As Data Sales Rise, Questionable Provenance Proves A Growing Threat


This article was originally published on AdExchanger.

According to the IAB’s Outlook for Data Report, marketers plan to spend more money on data than ever. But just as investment peaks, questions are arising about the accuracy and legitimacy of this proliferation of data. Location data in particular has been in the spotlight recently, with some reports claiming that up to 80% of lat/long data in the bid stream is fake.

Marketers spend around $17 billion on location data generated by consumers, but there is often no transparency about where it originated or its accuracy. To satisfy the demand for scale, vendors often buy other location data sets to supplement their offerings, with no way to trace back where the data came from. Today, the ad tech ecosystem lacks a basic standard for how advertising platforms should pass location data, let alone verify it.

To make matters worse, this type of information is extremely easy to manipulate in today’s ad tech marketplace, particularly within the mobile in-app ecosystem. Any metadata within an ad request can be spoofed, including location data, and altered data can easily be passed into platforms and subsequently used to target consumers. As more and more unverifiable or unverified data is used in the bidding process, the likelihood of inaccuracies in these streams rises significantly.

To combat this, today’s marketplace requires a new approach. The industry has traditionally been reactive when approaching fraud – identifying after the fact that something was falsified and scrambling to add detection for signs of suspicious activity. But rather than flagging falsified coordinates, we need to bring a security-first, end-to-end mindset to advertising, verifying data authenticity before it is ever used in the bidding or ad-serving process.

The industry could create a standard around digital verification of location data, and any metadata used in the bidding process for that matter, so the data can always be traced back to its origin. Bidders today use the metadata they are passed, like latitude and longitude to target consumers, but they aren’t verifying that those parameters match what the original ad request actually sent, which allows for intermediaries to manipulate it.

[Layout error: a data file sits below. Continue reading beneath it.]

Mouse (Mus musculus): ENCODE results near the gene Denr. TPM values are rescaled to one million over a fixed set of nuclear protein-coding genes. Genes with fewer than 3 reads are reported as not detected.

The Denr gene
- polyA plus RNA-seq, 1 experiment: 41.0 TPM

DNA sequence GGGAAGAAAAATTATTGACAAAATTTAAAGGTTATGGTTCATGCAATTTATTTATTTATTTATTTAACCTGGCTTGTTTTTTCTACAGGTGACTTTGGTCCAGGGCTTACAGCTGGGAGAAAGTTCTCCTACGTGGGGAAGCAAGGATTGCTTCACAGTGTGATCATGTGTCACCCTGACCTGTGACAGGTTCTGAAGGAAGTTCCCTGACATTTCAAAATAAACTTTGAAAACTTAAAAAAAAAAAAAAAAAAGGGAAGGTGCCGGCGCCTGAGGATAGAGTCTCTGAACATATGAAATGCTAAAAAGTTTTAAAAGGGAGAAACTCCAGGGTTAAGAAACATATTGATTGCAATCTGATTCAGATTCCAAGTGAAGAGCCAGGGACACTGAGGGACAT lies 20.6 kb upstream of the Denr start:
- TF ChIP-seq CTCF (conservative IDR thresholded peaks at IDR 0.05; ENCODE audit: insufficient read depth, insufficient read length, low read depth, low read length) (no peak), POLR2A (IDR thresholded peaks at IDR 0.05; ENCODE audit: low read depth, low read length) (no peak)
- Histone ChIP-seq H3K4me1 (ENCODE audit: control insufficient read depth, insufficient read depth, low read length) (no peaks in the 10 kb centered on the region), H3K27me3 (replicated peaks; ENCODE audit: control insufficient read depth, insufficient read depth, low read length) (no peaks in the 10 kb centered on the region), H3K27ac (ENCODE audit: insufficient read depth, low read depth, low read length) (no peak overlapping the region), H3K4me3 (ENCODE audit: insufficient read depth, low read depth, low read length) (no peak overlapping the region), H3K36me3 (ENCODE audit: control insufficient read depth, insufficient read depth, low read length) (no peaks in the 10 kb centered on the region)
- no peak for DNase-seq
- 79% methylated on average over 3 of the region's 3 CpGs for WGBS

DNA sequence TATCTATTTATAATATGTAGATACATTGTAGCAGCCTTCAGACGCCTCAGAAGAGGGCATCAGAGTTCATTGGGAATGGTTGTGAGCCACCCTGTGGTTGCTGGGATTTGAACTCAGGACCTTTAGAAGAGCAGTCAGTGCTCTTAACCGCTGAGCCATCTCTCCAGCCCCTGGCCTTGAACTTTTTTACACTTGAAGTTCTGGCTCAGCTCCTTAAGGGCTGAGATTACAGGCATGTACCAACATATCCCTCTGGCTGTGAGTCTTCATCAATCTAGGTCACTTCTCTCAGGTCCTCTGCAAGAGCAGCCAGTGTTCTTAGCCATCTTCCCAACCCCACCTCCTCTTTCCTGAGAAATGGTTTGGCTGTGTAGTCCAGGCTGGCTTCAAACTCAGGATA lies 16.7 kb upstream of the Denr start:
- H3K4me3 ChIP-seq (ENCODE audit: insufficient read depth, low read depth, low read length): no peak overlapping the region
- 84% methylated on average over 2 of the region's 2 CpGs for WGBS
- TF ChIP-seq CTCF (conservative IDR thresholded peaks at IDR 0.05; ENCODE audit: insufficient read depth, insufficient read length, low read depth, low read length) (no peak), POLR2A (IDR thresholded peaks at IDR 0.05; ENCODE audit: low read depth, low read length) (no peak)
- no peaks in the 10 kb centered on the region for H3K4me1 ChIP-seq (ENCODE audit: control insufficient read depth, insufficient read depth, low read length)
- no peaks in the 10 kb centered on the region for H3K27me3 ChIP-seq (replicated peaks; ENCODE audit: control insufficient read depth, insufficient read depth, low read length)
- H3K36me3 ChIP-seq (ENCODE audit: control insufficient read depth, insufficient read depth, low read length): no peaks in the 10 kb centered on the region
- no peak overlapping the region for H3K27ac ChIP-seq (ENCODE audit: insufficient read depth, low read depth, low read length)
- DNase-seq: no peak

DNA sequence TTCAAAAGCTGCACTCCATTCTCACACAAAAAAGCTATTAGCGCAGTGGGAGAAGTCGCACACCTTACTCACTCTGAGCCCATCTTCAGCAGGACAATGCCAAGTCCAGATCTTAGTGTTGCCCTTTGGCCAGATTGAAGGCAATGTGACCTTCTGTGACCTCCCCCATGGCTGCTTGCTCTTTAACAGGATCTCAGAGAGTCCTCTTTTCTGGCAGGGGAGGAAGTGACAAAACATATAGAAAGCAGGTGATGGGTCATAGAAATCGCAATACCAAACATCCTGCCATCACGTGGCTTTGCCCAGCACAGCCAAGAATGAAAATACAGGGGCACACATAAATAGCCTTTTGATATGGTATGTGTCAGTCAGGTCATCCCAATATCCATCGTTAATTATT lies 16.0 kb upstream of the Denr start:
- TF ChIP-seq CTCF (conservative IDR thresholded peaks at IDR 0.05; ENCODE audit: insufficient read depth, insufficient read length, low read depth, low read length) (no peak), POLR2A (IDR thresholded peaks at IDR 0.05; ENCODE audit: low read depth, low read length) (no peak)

To remedy this, the standard could specify that the bidder would always append the same parameter values used in the bid criteria to the creative itself, so that the original parameters could be compared to the parameters used in the bidding process, allowing for closed-loop verification.

This ensures that the location values that were originally sent always match the location values used in the bidding process. This type of closed-loop verification process ensures end-to-end metadata matching, eliminating the potential for data to be altered in the supply chain. In conjunction with this standard, we would also need to create a similar certification for mobile apps to prevent the falsification of location on mobile devices.

By authenticating this data end to end, we can start to pass accurate, reliable and verified location data, creating real value for advertisers and real security for the growing data marketplace.

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